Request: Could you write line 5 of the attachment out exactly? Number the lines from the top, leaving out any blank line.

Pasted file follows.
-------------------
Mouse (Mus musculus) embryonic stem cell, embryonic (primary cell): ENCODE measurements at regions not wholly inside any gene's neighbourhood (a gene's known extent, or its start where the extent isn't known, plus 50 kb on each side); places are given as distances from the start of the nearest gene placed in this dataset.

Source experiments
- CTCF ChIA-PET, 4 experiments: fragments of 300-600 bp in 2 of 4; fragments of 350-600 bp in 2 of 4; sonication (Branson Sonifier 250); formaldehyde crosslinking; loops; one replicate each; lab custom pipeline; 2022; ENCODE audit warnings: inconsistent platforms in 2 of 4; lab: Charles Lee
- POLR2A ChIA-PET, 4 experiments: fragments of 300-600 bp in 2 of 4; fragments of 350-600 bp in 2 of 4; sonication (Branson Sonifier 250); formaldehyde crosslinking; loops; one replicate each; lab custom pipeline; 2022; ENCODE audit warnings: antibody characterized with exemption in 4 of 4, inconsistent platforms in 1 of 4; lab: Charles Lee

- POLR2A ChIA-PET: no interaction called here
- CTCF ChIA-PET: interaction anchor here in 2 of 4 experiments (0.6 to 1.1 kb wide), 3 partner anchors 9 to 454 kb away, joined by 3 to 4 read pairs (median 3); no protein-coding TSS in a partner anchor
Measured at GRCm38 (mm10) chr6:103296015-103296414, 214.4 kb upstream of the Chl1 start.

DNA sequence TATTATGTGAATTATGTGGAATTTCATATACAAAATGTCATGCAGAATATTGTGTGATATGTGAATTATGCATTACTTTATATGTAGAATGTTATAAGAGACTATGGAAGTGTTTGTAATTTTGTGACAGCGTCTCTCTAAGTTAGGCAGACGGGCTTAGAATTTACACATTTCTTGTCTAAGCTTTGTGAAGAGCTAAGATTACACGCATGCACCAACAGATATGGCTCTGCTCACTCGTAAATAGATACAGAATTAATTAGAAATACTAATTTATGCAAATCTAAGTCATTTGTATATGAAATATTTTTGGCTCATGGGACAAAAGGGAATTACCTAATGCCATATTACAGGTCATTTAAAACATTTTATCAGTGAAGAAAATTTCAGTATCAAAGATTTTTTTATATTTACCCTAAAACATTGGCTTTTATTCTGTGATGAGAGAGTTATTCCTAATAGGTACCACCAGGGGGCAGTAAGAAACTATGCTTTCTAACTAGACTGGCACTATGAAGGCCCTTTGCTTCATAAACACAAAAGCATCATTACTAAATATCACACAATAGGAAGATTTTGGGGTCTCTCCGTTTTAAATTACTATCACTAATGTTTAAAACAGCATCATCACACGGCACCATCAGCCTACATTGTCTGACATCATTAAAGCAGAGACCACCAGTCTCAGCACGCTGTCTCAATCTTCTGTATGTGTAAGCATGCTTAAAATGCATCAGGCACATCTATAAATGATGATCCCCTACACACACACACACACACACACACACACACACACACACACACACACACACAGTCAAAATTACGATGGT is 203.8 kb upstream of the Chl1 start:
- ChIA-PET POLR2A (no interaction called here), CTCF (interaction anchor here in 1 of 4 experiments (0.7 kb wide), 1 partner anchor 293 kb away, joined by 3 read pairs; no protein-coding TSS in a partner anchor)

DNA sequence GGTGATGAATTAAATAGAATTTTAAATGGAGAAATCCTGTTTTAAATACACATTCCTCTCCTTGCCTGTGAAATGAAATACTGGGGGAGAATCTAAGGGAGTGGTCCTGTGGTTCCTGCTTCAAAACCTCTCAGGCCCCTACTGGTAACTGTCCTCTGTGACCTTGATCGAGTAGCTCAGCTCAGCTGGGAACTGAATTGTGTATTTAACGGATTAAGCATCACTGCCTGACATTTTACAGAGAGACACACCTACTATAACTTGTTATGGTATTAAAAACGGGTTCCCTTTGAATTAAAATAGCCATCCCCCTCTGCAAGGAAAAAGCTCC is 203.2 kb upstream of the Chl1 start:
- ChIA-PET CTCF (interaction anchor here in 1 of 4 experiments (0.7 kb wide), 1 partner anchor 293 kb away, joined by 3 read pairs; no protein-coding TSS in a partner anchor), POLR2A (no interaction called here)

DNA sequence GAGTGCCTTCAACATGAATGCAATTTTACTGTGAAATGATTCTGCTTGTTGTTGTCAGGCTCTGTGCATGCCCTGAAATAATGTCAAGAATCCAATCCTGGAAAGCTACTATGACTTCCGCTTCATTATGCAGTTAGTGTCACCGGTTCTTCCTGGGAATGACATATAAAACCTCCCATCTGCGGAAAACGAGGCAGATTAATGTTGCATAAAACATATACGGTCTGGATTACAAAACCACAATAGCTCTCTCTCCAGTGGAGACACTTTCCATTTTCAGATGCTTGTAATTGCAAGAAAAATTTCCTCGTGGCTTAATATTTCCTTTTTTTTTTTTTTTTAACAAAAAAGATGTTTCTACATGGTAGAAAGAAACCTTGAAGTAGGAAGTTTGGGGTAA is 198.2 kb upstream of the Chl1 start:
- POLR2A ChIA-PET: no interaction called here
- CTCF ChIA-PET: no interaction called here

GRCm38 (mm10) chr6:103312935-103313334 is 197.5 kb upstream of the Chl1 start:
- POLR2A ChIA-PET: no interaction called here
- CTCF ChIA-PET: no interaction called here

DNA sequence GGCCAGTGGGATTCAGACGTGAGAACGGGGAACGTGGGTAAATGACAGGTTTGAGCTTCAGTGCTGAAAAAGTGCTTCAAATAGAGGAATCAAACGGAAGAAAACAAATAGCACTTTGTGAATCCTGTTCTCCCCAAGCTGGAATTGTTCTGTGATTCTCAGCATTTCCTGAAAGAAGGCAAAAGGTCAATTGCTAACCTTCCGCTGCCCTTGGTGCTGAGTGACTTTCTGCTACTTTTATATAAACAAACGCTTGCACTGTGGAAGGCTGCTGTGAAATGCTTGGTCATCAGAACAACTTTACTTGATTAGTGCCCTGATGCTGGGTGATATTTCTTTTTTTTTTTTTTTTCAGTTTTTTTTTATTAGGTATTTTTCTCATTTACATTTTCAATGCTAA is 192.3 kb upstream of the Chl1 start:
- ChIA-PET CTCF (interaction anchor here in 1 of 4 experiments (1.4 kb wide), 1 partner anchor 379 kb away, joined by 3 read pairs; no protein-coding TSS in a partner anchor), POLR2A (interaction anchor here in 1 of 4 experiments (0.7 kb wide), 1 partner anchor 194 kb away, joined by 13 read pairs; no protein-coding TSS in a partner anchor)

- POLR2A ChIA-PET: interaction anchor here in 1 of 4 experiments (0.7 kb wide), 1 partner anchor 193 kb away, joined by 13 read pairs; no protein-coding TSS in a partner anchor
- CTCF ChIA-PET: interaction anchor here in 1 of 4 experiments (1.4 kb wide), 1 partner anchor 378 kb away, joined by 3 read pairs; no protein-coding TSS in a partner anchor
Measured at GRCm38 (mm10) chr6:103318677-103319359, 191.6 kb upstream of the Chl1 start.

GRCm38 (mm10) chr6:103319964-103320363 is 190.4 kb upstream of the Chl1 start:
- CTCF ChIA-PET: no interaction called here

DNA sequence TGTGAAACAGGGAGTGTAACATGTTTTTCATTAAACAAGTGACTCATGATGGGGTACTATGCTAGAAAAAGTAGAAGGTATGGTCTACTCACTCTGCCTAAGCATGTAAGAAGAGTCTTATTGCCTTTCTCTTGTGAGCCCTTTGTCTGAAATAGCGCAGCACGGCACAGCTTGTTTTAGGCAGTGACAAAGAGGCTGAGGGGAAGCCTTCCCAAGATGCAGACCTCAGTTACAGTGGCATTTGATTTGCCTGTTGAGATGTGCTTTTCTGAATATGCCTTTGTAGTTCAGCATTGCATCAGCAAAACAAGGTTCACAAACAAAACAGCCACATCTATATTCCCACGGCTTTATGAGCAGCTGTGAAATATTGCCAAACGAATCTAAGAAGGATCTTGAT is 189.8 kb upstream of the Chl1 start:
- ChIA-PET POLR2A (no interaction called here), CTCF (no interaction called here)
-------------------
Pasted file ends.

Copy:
- POLR2A ChIA-PET: no interaction called here